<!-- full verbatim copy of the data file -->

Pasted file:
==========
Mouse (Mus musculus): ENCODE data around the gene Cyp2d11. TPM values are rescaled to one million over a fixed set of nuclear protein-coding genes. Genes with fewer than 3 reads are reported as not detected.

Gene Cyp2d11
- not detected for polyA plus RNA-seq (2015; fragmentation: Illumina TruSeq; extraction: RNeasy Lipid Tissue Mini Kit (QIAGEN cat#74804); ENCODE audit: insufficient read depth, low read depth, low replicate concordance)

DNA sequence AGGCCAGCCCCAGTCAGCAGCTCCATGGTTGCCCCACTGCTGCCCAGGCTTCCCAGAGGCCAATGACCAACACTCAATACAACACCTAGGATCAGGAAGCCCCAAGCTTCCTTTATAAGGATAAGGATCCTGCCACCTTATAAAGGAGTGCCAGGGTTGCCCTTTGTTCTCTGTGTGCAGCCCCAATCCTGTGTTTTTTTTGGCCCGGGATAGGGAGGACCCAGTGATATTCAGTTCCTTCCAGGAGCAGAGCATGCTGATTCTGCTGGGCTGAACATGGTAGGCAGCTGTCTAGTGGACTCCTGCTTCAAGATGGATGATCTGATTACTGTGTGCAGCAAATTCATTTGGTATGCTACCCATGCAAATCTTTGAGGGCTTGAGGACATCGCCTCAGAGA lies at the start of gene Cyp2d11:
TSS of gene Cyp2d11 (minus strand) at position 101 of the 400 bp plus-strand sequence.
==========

Mouse (Mus musculus): ENCODE data around the gene Cyp2d11. TPM values are rescaled to one million over a fixed set of nuclear protein-coding genes. Genes with fewer than 3 reads are reported as not detected.

Gene Cyp2d11
- not detected for polyA plus RNA-seq (2015; fragmentation: Illumina TruSeq; extraction: RNeasy Lipid Tissue Mini Kit (QIAGEN cat#74804); ENCODE audit: insufficient read depth, low read depth, low replicate concordance)

DNA sequence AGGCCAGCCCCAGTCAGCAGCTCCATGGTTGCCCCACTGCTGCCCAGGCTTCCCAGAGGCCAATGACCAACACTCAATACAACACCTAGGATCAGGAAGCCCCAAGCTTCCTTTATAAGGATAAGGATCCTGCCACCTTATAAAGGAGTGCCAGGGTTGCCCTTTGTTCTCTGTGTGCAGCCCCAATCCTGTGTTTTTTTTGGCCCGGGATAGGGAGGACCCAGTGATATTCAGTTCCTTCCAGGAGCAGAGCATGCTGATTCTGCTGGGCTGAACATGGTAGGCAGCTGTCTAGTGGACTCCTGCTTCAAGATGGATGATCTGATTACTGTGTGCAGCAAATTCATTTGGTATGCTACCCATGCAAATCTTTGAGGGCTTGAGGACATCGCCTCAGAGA lies at the start of gene Cyp2d11:
TSS of gene Cyp2d11 (minus strand) at position 101 of the 400 bp plus-strand sequence.